So… It does get busy and one may find one’s own personal limits reached. Later the examiner told me that part of his doing is to find out where those limits are, because after all this is single pilot IFR and there will be no second pilot to assist when in bumpy IMC doing an approach somewhere. Apparently I was able to handle the situation to his satisfaction.

Controlled flight into terrain (CFIT)

Before the flight during the oral part of the exam we had been talking about controlled flight into terrain (CFIT). The term refers to the situation where a pilot has the aircraft fully under control but flies straight into a mountain without knowing that the terrain is there.

Well… The examiner had a second opportunity to make his point.

We were vectored onto the localizer at Reading airport a second time and the instructions from ATC were to stay at 2000ft. There is a mountain ridge on one side of the airport and we were going straight for it.

The student doing the practical test is required to wear a view limiting device, which is called foggles. It does restrict vision to the instrument panel and does not allow one to see outside without raising the head quite a bit. It is supposed to simulation being within a cloud. The safety pilot, usually the instructor or in that case the examiner, on the right seat has unobstructed view to the outside and is responsible for spotting other aircraft and anything else that might become dangerous.

When we were flying towards that mountain ridge he told me to look up and explained one more time what CFIT really means. We then were vectored the other direction and eventually onto the localizer to fly a second approach. This time it was the non-precision approach LOC 13 flown on the autopilot.

Partial panel

Part of the training for an instrument rating is to understand how to continue flight to a safe landing in an emergency situation. Even the best technology can fail and so one practices flying an approach in simulated IMC with only some of the instruments working. That is called partial panel.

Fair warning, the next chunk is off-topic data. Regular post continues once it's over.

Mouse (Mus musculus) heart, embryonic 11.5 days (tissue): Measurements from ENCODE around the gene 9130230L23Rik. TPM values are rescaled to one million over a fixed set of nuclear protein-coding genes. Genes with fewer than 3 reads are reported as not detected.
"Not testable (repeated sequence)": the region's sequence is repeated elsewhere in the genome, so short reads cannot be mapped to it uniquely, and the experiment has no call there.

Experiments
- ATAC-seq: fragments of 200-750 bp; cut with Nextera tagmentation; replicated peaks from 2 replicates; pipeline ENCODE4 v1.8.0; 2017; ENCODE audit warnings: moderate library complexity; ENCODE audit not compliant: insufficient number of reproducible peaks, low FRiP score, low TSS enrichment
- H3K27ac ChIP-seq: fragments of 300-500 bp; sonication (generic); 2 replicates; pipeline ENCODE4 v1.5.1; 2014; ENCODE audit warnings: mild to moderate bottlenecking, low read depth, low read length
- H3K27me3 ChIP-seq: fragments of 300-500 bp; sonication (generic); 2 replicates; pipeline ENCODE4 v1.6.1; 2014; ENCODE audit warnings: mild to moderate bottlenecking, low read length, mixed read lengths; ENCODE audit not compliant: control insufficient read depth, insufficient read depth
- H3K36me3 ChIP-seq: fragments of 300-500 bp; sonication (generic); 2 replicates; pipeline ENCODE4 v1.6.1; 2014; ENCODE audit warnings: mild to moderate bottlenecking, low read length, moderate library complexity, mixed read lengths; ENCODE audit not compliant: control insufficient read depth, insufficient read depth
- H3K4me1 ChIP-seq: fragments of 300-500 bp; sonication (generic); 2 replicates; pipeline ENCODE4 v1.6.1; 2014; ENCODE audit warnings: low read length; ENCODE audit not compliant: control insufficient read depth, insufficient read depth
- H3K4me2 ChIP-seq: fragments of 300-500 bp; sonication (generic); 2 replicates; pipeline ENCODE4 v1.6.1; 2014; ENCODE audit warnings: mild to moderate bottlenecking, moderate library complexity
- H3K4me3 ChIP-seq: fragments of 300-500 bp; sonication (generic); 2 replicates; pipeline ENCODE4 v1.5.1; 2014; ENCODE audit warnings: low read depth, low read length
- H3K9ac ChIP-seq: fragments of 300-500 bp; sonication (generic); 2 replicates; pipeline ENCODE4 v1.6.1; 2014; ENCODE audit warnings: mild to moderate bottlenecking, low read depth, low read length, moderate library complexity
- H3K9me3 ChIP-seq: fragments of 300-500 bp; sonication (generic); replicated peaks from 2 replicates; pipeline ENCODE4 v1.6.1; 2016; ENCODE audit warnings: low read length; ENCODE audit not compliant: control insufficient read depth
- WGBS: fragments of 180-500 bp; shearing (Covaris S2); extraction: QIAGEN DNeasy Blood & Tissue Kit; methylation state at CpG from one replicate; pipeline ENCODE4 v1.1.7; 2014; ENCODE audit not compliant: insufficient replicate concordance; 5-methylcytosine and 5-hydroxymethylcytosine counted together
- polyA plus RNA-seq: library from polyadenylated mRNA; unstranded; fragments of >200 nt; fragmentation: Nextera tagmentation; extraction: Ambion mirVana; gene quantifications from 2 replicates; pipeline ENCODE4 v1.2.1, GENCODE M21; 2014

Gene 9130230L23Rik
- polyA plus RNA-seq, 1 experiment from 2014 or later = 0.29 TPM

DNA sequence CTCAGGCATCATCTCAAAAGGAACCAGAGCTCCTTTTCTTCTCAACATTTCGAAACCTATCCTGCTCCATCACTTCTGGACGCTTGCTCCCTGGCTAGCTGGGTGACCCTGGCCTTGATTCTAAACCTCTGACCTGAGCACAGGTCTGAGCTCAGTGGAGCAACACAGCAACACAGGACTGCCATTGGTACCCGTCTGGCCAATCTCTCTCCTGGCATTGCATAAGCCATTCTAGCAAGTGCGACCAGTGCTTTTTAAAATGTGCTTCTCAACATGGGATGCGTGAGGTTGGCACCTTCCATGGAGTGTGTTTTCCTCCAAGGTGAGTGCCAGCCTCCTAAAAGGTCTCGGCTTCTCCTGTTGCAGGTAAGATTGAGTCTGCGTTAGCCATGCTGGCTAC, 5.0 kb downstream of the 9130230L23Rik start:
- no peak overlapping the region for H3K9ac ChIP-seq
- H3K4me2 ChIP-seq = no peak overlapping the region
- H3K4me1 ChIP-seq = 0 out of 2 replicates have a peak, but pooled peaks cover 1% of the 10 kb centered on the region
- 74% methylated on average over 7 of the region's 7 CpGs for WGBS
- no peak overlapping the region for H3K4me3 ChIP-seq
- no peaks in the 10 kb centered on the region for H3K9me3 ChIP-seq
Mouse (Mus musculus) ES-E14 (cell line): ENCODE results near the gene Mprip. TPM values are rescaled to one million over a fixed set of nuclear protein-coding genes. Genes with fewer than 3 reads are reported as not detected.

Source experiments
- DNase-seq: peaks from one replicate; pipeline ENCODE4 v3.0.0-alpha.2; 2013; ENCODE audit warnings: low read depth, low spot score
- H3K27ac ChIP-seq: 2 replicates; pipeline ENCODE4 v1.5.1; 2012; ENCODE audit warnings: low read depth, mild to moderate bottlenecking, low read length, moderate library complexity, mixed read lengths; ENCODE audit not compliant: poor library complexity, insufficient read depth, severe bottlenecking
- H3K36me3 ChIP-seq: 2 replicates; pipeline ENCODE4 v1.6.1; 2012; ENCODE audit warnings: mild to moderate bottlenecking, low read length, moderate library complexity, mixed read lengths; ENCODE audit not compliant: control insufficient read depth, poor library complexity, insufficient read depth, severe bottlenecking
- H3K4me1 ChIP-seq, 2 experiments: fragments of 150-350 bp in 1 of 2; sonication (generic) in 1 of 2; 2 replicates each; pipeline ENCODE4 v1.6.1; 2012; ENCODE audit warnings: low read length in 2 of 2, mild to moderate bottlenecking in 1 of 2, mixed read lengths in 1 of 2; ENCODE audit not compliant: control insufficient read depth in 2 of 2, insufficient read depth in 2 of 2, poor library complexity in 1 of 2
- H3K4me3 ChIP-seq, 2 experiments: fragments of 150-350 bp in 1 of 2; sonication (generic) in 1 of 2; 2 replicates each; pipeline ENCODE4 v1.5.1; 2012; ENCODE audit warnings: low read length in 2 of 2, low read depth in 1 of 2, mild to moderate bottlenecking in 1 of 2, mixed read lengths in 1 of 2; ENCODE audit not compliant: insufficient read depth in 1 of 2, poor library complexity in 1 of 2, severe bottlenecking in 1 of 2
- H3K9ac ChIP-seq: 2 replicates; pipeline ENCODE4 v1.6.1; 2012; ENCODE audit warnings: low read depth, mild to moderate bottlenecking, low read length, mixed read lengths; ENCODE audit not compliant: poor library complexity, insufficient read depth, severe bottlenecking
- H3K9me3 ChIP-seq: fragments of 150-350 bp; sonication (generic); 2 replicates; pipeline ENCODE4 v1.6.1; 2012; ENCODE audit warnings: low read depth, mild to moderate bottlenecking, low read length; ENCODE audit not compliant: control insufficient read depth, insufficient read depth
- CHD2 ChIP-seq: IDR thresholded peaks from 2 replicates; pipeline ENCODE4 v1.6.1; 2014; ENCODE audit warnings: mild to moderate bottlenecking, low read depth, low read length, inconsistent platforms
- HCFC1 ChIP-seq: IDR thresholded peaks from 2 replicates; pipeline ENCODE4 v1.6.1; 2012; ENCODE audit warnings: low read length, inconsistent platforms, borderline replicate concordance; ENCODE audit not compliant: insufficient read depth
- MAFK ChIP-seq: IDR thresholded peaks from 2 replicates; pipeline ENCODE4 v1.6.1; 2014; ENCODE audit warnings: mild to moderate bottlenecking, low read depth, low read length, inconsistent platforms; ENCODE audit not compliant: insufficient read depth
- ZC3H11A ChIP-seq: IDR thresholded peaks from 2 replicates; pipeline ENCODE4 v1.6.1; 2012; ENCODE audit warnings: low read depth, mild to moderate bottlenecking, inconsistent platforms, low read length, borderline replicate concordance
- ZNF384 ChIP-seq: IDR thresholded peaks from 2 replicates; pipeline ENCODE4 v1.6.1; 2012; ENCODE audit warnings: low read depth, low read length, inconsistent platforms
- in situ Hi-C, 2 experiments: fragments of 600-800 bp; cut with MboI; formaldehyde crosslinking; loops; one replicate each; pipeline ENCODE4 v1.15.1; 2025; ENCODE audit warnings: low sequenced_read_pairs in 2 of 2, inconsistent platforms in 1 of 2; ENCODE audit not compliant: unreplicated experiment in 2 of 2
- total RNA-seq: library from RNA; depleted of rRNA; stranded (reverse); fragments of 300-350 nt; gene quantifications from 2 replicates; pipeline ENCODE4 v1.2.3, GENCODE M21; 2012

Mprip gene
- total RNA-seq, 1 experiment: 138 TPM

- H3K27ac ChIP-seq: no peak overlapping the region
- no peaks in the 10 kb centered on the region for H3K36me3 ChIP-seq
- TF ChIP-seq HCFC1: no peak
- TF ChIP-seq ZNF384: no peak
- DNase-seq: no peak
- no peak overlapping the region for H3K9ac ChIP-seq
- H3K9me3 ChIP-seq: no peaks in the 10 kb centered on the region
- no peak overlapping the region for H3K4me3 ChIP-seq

Current models of Cirrus aircraft with the Perspective avionics have a fully redundant system design. Everything of importance exists two times, it does switch over to the other good one, if the first one fails, and one can switch manually as well. Still there are external sensors that can fail so one does practice to fly the airplane without airspeed indication amongst other things.

Near the end of the practical test we set up for the GPS LPV approach at Wings Field (KLOM) and pulled circuit breakers to simulate an avionics failure. The landing wasn’t straight in. We were going for the circle to land option of the approach and he had me fly around the airport visually before the actual landing. There was some crosswind and some gusts coming in to short final, which always creates an additional challenge but I managed to demonstrate a smooth landing.

Temporary certificate

After we taxied back to the ramp and I shut down the engine the examine said “Congratulations!” and we debriefed. Back in the office he started the process to produce my temporary airmen certificate with the magic words instrument rating on it. That piece of paper does allow me now to fly anywhere in the world an FAA registered single engine piston aircraft under IFR. In a little while the FAA will mail me the final certificate, which is a credit card size plastic card.